The 80/20 rule, time management & productivity

“…a minority of causes, inputs or effort usually lead to a majority of the results… in practically all walks of life, there is a huge imbalance between the aggregate of cause and effect.”

How to Apply the 80/20 Principle to Your Freelance Business – Tom Ewer/Bidsketch

We’ve all heard about the 80/20 rule. But when you’re a tiny business it’s hard to stop trying to do it all. To focus on the 20% you’re actually good at and not let things you dread and/or are not good at suck up all your time.

I struggle here. If you do, too, Tom Ewer’s post about the Pareto Principle – a.k.a., the 80/20 rule – is for you.

In it, Ewer writes that the time we spend on our most gratifying and profitable tasks typically accounts for only 20% of our working hours; the rest of our time is spent “toiling away on the kind of work that offers a low (or non-existent) return.”

He says if we can tip the balance so that unproductive drudgery takes up the smallest part of our days we will be happier and more productive.

No kidding.

Applying the 80/20 rule

The post includes suggestions for increasing productivity, profit and satisfaction. Bold and highly attractive moves like:

  • “Fire” unprofitable clients
  • Eliminate tasks that don’t contribute to your business
  • Automate or hire someone to handle tasks that are necessary but don’t require your specific area of expertise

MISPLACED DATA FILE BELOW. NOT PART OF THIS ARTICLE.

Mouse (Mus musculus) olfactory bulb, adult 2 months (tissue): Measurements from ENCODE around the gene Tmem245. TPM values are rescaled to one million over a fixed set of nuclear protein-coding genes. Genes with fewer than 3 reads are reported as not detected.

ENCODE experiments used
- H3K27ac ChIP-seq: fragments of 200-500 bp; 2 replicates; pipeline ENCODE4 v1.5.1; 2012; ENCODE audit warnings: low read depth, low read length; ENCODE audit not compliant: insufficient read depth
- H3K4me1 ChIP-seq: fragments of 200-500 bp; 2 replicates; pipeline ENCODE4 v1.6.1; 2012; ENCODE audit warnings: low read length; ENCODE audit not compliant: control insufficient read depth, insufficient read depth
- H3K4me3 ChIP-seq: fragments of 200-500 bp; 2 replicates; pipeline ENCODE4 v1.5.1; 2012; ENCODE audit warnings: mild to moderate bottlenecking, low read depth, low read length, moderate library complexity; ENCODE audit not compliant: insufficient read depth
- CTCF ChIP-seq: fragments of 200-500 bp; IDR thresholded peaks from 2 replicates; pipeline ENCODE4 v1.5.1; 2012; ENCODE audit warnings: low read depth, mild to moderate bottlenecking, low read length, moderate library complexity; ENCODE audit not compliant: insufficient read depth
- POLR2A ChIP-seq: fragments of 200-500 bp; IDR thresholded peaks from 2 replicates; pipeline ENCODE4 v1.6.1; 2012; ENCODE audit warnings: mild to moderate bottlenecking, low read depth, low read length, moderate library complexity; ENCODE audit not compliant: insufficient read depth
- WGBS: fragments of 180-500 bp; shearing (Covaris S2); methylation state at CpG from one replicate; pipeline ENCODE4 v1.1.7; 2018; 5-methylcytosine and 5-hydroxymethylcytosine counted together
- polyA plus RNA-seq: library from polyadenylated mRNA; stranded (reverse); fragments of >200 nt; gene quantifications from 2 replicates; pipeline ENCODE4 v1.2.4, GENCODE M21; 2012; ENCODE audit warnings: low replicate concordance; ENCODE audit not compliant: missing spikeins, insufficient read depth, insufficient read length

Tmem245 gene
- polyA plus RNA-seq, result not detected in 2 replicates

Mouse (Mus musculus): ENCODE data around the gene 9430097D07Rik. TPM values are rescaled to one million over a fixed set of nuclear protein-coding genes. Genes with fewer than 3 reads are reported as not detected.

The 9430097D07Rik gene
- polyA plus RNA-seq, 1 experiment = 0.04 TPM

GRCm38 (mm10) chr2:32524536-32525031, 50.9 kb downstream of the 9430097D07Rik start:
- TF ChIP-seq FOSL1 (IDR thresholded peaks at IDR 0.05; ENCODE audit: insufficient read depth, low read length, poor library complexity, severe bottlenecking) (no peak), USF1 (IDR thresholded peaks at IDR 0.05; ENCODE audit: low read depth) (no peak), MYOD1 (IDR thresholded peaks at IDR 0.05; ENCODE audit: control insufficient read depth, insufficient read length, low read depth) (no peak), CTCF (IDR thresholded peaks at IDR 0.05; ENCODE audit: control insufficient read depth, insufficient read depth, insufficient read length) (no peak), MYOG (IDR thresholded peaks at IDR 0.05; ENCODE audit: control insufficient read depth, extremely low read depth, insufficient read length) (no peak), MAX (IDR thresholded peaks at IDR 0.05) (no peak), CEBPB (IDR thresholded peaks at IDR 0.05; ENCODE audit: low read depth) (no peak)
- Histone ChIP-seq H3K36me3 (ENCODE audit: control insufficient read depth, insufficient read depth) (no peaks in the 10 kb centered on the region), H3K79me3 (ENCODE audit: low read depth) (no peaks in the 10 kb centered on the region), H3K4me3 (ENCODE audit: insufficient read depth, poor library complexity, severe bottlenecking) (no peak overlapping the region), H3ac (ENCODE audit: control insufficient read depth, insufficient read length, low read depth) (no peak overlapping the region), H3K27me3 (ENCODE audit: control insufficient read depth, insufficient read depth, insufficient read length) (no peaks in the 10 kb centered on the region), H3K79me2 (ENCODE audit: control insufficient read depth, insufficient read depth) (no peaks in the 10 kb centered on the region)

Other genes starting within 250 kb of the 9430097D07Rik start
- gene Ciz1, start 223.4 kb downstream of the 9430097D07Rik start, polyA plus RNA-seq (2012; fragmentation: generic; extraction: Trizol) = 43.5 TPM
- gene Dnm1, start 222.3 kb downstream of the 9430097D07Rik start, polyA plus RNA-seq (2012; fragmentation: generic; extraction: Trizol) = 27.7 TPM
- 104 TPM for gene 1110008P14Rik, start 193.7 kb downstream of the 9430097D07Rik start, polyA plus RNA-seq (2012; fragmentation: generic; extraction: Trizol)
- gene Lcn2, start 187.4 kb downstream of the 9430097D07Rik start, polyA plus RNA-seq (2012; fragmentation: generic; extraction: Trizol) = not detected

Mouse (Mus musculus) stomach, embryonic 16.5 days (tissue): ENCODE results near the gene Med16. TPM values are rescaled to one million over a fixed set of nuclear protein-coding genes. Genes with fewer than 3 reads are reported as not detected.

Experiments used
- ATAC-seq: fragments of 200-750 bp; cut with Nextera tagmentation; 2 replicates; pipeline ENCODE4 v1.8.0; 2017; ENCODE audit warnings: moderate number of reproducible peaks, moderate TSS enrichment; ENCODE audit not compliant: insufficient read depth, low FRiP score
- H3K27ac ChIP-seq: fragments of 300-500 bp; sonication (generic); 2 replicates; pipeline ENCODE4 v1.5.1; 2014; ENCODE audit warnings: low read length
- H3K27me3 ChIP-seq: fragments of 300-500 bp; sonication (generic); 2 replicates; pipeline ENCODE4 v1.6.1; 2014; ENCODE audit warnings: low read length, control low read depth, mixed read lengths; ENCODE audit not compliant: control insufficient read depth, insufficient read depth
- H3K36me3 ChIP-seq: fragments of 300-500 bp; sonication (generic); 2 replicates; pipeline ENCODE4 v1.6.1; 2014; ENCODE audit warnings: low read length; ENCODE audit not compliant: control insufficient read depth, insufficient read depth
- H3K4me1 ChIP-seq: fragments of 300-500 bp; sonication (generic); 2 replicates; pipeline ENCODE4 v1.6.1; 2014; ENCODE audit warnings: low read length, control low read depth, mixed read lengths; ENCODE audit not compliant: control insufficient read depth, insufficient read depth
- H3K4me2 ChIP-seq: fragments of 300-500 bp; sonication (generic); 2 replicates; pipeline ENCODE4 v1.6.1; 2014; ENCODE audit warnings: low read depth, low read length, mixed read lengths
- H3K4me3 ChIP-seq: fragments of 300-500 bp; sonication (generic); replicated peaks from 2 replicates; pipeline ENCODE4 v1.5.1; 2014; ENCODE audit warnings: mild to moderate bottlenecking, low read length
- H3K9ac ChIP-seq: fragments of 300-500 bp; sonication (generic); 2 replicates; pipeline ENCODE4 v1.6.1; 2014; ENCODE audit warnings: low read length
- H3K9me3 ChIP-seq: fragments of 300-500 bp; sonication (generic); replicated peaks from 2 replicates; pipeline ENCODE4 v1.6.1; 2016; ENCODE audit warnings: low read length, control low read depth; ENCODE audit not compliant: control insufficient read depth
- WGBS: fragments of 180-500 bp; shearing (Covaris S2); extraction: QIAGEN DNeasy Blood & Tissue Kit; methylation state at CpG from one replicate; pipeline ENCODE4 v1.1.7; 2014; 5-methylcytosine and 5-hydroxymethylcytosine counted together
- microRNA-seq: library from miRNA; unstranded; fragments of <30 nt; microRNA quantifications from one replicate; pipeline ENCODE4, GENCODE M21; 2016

Jack of all trades = master of none

As a freelancer now, and a one-woman web department previously, I’m used to handling a wide variety of tasks. Pretty much whatever it takes to get the job done.

I’ve hired others when a project is clearly outside my areas of expertise, but because I’m pretty good at figuring things out my tendency is to “just take a quick look.”

Always famous last words >_<

It’s one reason I’m never bored. But it also means I often spend time soaking up knowledge about things I will never. ever. do. again (or never want to do again).

Morphing into an efficient, laid-back delegator of tasks is not easy for someone who feels obligated to act as a jack-of-all-trades.

Putting the 80/20 rule into practice

I’m learning. Slowly. Ewer’s post is helpful. Pop over and give it a read. It’ll be 7 minutes well spent.

How to Apply the 80/20 Principle to Your Freelance Business